Surgeon or doctor using mobile device

View from India: India is world’s diabetes capital

Image credit: Inna Dodor/Dreamstime

An Indian Council of Medical Research study reveals that India has over 101 million people with diabetes compared to 70 million people in 2019. The study has been published in ‘Lancet,’ a UK medical journal.

As reported by the media last week, at least 136 million people or 15.3 per cent of the population have pre-diabetes. A pre-diabetic is a person who has higher-than-normal blood sugar level but not high enough to fall into the category of type 2 diabetes. Pre-diabetic individuals need not become diabetic, provided they follow a healthy diet and exercise routine. Hypertension, high cholesterol levels and obesity are other determining factors that could lead to cardiac arrest, stroke and kidney disease. The survey indicates that at least 35.5 per cent of the population has hypertension and 81.2 per cent have abnormal levels of cholesterol or dyslipidemia. Around 28.6 per cent have generalised obesity and 39.5 per cent were found to have abdominal obesity.

In normal situations, the blood glucose levels are tightly controlled by insulin, a hormone produced by the pancreas. Insulin lowers the blood glucose level. Both women and men are susceptible to diabetes and can develop diabetes at any age. Type 1 and type 2 are the main types of diabetes and a third type is the gestational diabetes that happens during pregnancy. When the production and secretion of insulin from the pancreas is insufficient, it leads to type 1 diabetes. The defective response of insulin leads to type 2 diabetes.

The study, conducted by the Indian Council of Medical Research, has urged us to think about the increasing number of diabetic patients after 2019. Could there be a relation between Covid-19 and diabetes? Perhaps, yes. Covid-led lockdowns compelled people to stay indoors, which resulted in a sedentary lifestyle. Staying indoors, with or without a job, has led to depression, stress and sleep disorders. All these unhealthy conditions have given scope for people to become diabetic. Medical reports have revealed that the SARS-COV-2 virus can attack the pancreas. Consequently, this can impair the beta cells that produce and regulate insulin and thereby cause diabetes. Also, those Covid victims who were put on steroids to lower lung inflammation were probably susceptible to diabetes. A combination of such factors has added to a diabetes situation and India is now the diabetes capital of the world.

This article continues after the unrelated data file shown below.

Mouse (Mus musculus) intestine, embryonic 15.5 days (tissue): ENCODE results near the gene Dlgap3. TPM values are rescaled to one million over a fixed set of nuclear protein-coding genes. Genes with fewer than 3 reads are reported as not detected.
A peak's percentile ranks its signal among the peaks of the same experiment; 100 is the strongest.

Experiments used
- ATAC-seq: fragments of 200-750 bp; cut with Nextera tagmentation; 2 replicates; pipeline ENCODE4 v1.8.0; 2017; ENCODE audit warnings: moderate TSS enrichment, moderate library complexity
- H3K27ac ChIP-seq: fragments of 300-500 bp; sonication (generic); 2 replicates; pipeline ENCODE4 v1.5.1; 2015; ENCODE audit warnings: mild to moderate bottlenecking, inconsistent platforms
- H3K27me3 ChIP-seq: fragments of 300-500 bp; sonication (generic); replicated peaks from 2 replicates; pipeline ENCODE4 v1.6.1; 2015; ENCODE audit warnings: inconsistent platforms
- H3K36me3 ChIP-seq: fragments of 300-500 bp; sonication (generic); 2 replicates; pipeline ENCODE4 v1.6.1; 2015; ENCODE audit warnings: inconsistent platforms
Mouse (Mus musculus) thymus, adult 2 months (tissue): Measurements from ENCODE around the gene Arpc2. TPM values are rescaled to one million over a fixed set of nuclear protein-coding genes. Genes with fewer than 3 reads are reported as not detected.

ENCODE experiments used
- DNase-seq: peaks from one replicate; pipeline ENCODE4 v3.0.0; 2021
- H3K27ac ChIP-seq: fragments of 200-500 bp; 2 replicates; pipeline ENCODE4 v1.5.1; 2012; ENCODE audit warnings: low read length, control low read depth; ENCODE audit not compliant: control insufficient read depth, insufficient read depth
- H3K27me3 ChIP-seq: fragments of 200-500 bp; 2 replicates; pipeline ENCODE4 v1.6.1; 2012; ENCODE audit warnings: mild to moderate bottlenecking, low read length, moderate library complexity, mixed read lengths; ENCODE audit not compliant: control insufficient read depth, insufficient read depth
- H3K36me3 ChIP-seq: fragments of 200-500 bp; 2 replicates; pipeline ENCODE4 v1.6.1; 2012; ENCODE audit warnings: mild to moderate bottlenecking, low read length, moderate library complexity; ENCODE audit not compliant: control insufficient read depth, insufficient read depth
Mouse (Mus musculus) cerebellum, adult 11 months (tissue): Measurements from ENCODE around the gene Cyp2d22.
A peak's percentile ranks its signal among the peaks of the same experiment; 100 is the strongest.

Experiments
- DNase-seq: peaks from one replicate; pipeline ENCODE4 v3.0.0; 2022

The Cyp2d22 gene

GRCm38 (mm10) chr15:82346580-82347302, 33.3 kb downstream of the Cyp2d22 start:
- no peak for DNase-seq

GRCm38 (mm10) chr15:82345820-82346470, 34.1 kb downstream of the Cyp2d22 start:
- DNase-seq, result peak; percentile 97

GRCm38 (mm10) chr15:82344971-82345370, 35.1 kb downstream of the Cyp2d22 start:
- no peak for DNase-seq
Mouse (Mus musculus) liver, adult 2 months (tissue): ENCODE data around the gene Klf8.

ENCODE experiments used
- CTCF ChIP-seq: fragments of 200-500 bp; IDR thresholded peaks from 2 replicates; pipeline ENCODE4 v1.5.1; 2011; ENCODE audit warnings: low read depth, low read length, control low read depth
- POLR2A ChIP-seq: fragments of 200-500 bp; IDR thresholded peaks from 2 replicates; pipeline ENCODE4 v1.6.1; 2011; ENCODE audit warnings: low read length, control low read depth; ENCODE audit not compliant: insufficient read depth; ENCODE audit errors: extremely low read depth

Diabetes is also known as the 'sugar disease'. High calorie, high fat and high sugar consumption makes people lethargic, causes obesity and increases visceral fat. Diabetes is a silent killer. Still, regular exercise and a high-fibre diet with fewer refined carbohydrates could prevent further deterioration. With medical assistance, the condition of the diabetic can improve over a period of time.  

Proverbially, it is hoped that every problem has a solution. At the government level, the National Health Mission (NHM) has launched the National Programme for Prevention and Control of Cancer, Diabetes, Cardiovascular Diseases and Stroke. As per the programme, a population-based initiative for prevention, control and screening for common Non-Communicable Diseases – i.e. diabetes, hypertension and common cancers – has been rolled out in the country. This is under the gamut of NHM and is also part of the Comprehensive Primary Health Care. Individuals over 30 years of age can undergo screening for the three common cancers – oral, breast and cervical. Screening of these common cancers is an integral part of service delivery under Ayushman Bharat – Health and Wellness Centres.

Institute of Diabetes, Endocrinology and Adiposity (IDEA Clinics) is a national organisation providing specialist care in the fields of Diabetes, Endocrinology and obesity. This is India’s first digitally networked Endocrinology Clinic Chain on a data-driven technology platform. IDEA Clinics supports the National Health Mission and works towards 'One India – One Data for Health'. It has a proactive and continuous care model which combines human interface with process automation and precision healthcare technology. Data and health updates are passed onto the patient through in-house technology and precision healthcare; mobile apps and health analytics engines facilitate the process. With this, the required personalised patient care is executed through specialists. This is healthcare outside of a medical setting and is achieved through tech-enabled Omni channel care delivery. Being both physical and digital, it is known as a ‘Phygital’ model.

India is home to several diabetes startups and companies, many of which leverage the smartphone and apps to monitor diabetes. Diabetic retinopathy or the cause of visual impairment is alarming. Artificial intelligence (AI) with its deep-learning tools could help the medical fraternity to detect and monitor the occurrence of diabetic retinopathy. AI-based screening solutions can spot and identify retina-related complications, while predictive AI tools can be tapped for self-monitoring and management of diabetes. Though technology is an enabler here, one hopes that diabetic community doesn’t increase and the condition of diabetics improves with time.

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